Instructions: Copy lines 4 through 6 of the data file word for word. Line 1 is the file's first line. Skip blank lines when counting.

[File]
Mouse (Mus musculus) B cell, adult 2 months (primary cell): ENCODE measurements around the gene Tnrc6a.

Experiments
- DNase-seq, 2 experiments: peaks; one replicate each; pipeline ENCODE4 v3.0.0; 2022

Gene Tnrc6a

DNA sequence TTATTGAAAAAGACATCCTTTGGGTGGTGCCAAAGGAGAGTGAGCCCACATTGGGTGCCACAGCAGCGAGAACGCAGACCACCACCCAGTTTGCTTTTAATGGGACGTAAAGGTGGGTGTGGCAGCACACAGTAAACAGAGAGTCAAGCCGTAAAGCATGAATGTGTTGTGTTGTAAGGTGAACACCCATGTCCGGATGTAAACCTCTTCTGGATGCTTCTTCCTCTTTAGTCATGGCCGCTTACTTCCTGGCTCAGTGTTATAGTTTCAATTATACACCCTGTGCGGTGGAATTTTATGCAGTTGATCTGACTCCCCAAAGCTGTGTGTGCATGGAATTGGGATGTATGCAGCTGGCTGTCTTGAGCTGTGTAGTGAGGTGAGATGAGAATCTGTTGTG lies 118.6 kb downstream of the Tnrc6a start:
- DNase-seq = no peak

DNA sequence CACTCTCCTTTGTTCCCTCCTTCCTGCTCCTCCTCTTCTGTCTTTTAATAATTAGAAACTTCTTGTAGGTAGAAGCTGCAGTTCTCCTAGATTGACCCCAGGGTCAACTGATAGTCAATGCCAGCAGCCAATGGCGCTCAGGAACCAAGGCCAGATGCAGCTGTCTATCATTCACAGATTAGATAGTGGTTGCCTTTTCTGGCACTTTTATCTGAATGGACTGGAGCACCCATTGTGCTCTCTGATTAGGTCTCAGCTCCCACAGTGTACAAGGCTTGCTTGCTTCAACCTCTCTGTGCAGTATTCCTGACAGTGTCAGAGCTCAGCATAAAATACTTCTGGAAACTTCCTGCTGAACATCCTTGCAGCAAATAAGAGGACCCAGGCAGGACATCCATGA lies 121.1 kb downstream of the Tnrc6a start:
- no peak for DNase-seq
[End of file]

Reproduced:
Gene Tnrc6a

DNA sequence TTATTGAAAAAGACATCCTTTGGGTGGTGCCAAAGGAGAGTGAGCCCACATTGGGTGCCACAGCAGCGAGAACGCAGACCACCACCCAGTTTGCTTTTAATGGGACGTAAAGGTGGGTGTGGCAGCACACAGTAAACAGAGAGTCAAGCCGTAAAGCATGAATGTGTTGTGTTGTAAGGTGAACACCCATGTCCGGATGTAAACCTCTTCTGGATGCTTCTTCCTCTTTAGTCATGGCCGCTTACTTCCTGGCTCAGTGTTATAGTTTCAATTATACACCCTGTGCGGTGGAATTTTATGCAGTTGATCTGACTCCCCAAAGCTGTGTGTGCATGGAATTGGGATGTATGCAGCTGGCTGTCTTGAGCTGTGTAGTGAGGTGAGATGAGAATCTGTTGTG lies 118.6 kb downstream of the Tnrc6a start:
- DNase-seq = no peak